I just got a note from a friend in the Netherlands. she’s a fine oil painter and master teacher, and she blogs for artists who need advice. In today’s blog she says:
What isn’t prioritized, won’t result in real “produce” often
Her English is quite good but often awkward as in this case. She may not know that this noun use of produce usually means ‘vegetables.’ (or something ‘produced’ from a farm, but usually vegetables)
not sure what to substitute for the word ‘produce’ in her sentence. I suppose “won’t result in real ‘product(s)’”
that led me to ask why that which is produced from a farm became the noun “produce” and originally pronounced the way the verb is, rather than product. Hence Etymonline:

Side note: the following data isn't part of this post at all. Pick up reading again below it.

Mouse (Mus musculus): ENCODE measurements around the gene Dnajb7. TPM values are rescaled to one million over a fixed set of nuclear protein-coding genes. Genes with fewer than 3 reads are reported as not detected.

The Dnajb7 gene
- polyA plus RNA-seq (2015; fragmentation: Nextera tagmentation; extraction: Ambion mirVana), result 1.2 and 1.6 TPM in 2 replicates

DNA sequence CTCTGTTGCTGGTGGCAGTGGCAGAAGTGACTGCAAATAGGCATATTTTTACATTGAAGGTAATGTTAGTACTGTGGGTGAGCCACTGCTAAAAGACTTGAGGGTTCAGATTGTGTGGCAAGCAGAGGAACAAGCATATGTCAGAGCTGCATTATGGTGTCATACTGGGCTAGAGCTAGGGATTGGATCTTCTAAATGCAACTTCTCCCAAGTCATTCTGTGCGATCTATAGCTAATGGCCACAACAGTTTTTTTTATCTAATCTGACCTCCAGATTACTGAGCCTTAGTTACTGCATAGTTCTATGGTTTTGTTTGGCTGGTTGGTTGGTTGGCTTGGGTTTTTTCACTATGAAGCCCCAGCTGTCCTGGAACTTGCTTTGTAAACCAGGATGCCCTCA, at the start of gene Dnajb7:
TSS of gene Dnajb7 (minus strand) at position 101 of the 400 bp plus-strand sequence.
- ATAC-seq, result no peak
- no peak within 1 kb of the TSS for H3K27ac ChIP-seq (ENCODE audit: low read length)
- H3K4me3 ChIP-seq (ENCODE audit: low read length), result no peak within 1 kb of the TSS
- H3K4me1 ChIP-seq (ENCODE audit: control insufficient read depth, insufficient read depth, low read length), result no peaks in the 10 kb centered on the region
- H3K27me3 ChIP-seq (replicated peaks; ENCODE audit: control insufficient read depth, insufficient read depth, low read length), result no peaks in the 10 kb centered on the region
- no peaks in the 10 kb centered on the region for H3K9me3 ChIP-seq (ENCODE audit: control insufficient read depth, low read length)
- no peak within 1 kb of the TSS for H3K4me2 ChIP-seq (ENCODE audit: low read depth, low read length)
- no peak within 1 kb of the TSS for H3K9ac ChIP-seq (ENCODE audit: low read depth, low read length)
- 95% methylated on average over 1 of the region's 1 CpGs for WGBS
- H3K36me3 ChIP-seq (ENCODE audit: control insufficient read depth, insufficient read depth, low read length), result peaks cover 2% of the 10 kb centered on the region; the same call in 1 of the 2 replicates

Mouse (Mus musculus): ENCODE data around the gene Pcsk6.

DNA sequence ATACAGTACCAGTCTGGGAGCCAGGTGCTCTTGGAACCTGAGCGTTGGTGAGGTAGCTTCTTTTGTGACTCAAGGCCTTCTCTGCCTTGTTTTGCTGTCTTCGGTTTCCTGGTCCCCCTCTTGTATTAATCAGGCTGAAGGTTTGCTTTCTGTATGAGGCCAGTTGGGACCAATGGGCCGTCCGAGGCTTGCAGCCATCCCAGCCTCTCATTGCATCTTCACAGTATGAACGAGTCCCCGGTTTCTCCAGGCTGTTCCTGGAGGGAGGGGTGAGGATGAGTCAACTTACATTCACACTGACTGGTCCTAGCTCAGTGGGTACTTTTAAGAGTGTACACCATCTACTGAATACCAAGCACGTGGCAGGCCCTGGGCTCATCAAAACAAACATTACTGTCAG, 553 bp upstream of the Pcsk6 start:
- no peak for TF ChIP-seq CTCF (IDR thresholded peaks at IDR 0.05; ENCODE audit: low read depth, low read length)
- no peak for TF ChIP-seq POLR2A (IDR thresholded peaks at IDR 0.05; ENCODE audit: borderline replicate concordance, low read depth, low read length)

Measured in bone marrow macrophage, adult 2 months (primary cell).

“thing or things produced,” 1690s, from produce (v.), and originally accented like it. Specific sense of “agricultural productions” (as distinguished from manufactured goods) is from 1745.
I don’t have access to OED so I’m missing some things along that route.
Again etymonline has for ‘product’
early 15c., “mathematical quantity obtained by multiplication,” from Medieval Latin productum, in classical Latin “something produced,” noun use of neuter past participle of producere “bring forth” (see produce (v.)). General sense of “anything produced” is attested in English from 1570s.
so it was available as a noun for that which is produced from a farm, but we’ve inherited it as “produce.”
I note that when I go to my barber, they now, as of the last decade or so, ask if I would like “product” in my hair after the cut.
I know that English is not logical, just interested that’s all.